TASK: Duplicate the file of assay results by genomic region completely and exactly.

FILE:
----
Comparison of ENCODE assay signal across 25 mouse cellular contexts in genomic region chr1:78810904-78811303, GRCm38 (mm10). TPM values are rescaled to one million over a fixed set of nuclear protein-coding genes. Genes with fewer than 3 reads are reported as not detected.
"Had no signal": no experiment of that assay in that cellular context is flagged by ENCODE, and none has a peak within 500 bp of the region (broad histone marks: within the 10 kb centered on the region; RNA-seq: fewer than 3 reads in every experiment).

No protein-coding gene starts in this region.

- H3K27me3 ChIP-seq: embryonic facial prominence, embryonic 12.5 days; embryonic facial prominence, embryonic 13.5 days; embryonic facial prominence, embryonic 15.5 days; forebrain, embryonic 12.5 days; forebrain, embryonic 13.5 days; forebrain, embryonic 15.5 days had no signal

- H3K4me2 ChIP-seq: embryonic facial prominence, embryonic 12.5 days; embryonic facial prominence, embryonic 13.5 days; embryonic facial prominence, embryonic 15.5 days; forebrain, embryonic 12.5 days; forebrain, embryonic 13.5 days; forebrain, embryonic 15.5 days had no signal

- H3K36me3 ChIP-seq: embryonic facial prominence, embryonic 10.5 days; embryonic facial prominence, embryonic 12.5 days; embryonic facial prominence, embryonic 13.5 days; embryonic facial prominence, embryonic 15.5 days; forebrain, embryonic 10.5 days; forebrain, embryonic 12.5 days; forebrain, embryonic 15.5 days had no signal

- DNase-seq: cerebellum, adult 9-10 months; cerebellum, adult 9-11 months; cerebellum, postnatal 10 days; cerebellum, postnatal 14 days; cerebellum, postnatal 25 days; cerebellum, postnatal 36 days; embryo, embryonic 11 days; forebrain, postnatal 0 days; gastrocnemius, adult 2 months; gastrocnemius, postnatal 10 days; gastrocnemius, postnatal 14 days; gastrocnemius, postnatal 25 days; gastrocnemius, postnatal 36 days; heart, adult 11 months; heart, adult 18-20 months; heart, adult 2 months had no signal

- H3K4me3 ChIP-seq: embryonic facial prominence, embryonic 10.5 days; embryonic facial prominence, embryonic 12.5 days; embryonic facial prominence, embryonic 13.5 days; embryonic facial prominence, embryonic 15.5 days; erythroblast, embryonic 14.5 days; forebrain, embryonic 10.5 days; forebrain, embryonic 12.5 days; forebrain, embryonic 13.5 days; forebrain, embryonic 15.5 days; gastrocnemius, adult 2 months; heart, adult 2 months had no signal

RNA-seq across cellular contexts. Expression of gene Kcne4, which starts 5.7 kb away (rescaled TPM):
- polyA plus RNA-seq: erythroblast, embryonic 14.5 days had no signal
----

Comparison of ENCODE assay signal across 25 mouse cellular contexts in genomic region chr1:78810904-78811303, GRCm38 (mm10). TPM values are rescaled to one million over a fixed set of nuclear protein-coding genes. Genes with fewer than 3 reads are reported as not detected.
"Had no signal": no experiment of that assay in that cellular context is flagged by ENCODE, and none has a peak within 500 bp of the region (broad histone marks: within the 10 kb centered on the region; RNA-seq: fewer than 3 reads in every experiment).

No protein-coding gene starts in this region.

- H3K27me3 ChIP-seq: embryonic facial prominence, embryonic 12.5 days; embryonic facial prominence, embryonic 13.5 days; embryonic facial prominence, embryonic 15.5 days; forebrain, embryonic 12.5 days; forebrain, embryonic 13.5 days; forebrain, embryonic 15.5 days had no signal

- H3K4me2 ChIP-seq: embryonic facial prominence, embryonic 12.5 days; embryonic facial prominence, embryonic 13.5 days; embryonic facial prominence, embryonic 15.5 days; forebrain, embryonic 12.5 days; forebrain, embryonic 13.5 days; forebrain, embryonic 15.5 days had no signal

- H3K36me3 ChIP-seq: embryonic facial prominence, embryonic 10.5 days; embryonic facial prominence, embryonic 12.5 days; embryonic facial prominence, embryonic 13.5 days; embryonic facial prominence, embryonic 15.5 days; forebrain, embryonic 10.5 days; forebrain, embryonic 12.5 days; forebrain, embryonic 15.5 days had no signal

- DNase-seq: cerebellum, adult 9-10 months; cerebellum, adult 9-11 months; cerebellum, postnatal 10 days; cerebellum, postnatal 14 days; cerebellum, postnatal 25 days; cerebellum, postnatal 36 days; embryo, embryonic 11 days; forebrain, postnatal 0 days; gastrocnemius, adult 2 months; gastrocnemius, postnatal 10 days; gastrocnemius, postnatal 14 days; gastrocnemius, postnatal 25 days; gastrocnemius, postnatal 36 days; heart, adult 11 months; heart, adult 18-20 months; heart, adult 2 months had no signal

- H3K4me3 ChIP-seq: embryonic facial prominence, embryonic 10.5 days; embryonic facial prominence, embryonic 12.5 days; embryonic facial prominence, embryonic 13.5 days; embryonic facial prominence, embryonic 15.5 days; erythroblast, embryonic 14.5 days; forebrain, embryonic 10.5 days; forebrain, embryonic 12.5 days; forebrain, embryonic 13.5 days; forebrain, embryonic 15.5 days; gastrocnemius, adult 2 months; heart, adult 2 months had no signal

RNA-seq across cellular contexts. Expression of gene Kcne4, which starts 5.7 kb away (rescaled TPM):
- polyA plus RNA-seq: erythroblast, embryonic 14.5 days had no signal